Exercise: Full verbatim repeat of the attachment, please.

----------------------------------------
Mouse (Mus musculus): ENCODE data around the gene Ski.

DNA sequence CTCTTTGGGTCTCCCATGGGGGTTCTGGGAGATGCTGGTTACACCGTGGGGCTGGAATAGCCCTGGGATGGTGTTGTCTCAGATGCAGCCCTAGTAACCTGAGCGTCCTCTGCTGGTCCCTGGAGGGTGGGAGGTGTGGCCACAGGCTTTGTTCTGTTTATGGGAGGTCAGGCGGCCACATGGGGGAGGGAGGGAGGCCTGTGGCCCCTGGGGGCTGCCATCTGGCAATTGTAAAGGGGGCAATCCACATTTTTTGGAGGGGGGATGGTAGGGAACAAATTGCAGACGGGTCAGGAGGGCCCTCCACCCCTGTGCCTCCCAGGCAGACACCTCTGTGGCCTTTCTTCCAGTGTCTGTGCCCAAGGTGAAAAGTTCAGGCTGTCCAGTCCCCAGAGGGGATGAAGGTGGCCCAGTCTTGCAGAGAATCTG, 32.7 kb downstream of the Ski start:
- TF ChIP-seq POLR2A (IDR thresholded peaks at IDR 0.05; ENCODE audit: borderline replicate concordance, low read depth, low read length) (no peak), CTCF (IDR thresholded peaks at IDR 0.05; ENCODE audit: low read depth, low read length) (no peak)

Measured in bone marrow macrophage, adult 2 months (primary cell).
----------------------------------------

Mouse (Mus musculus): ENCODE data around the gene Ski.

DNA sequence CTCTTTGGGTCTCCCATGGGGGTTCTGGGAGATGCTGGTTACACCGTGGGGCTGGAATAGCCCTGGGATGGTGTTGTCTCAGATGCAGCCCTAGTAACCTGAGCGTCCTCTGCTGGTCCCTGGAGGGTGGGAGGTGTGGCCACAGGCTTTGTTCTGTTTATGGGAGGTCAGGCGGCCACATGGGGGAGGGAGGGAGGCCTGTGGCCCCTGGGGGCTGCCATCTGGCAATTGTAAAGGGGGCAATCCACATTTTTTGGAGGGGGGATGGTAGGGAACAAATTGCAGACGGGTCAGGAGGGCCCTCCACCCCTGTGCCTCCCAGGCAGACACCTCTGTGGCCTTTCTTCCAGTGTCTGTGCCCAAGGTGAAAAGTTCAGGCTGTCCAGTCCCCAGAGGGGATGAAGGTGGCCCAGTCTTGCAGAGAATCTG, 32.7 kb downstream of the Ski start:
- TF ChIP-seq POLR2A (IDR thresholded peaks at IDR 0.05; ENCODE audit: borderline replicate concordance, low read depth, low read length) (no peak), CTCF (IDR thresholded peaks at IDR 0.05; ENCODE audit: low read depth, low read length) (no peak)

Measured in bone marrow macrophage, adult 2 months (primary cell).